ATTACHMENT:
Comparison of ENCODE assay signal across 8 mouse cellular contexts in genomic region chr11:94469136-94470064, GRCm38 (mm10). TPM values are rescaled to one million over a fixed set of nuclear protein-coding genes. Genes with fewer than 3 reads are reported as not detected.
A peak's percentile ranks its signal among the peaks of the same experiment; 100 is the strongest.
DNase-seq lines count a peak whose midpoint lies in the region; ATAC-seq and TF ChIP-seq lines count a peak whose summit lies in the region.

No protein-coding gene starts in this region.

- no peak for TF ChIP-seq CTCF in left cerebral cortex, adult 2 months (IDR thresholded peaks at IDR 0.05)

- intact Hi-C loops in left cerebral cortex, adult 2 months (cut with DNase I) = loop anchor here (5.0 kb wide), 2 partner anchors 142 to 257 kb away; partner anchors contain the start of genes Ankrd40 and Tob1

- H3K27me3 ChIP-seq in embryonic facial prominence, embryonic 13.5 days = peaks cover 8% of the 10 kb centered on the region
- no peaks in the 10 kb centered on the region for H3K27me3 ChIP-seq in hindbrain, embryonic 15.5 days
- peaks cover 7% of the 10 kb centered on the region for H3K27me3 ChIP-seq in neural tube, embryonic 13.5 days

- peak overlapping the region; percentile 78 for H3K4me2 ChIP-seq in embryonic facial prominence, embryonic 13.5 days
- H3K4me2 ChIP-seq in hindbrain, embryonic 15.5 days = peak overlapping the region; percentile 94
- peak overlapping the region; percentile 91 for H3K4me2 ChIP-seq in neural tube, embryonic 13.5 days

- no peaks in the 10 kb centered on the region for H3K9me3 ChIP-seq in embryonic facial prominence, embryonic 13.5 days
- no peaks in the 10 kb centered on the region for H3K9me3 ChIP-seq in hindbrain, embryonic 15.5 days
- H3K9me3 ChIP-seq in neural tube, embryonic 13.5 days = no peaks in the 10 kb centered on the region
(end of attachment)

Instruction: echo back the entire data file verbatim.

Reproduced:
Comparison of ENCODE assay signal across 8 mouse cellular contexts in genomic region chr11:94469136-94470064, GRCm38 (mm10). TPM values are rescaled to one million over a fixed set of nuclear protein-coding genes. Genes with fewer than 3 reads are reported as not detected.
A peak's percentile ranks its signal among the peaks of the same experiment; 100 is the strongest.
DNase-seq lines count a peak whose midpoint lies in the region; ATAC-seq and TF ChIP-seq lines count a peak whose summit lies in the region.

No protein-coding gene starts in this region.

- no peak for TF ChIP-seq CTCF in left cerebral cortex, adult 2 months (IDR thresholded peaks at IDR 0.05)

- intact Hi-C loops in left cerebral cortex, adult 2 months (cut with DNase I) = loop anchor here (5.0 kb wide), 2 partner anchors 142 to 257 kb away; partner anchors contain the start of genes Ankrd40 and Tob1

- H3K27me3 ChIP-seq in embryonic facial prominence, embryonic 13.5 days = peaks cover 8% of the 10 kb centered on the region
- no peaks in the 10 kb centered on the region for H3K27me3 ChIP-seq in hindbrain, embryonic 15.5 days
- peaks cover 7% of the 10 kb centered on the region for H3K27me3 ChIP-seq in neural tube, embryonic 13.5 days

- peak overlapping the region; percentile 78 for H3K4me2 ChIP-seq in embryonic facial prominence, embryonic 13.5 days
- H3K4me2 ChIP-seq in hindbrain, embryonic 15.5 days = peak overlapping the region; percentile 94
- peak overlapping the region; percentile 91 for H3K4me2 ChIP-seq in neural tube, embryonic 13.5 days

- no peaks in the 10 kb centered on the region for H3K9me3 ChIP-seq in embryonic facial prominence, embryonic 13.5 days
- no peaks in the 10 kb centered on the region for H3K9me3 ChIP-seq in hindbrain, embryonic 15.5 days
- H3K9me3 ChIP-seq in neural tube, embryonic 13.5 days = no peaks in the 10 kb centered on the region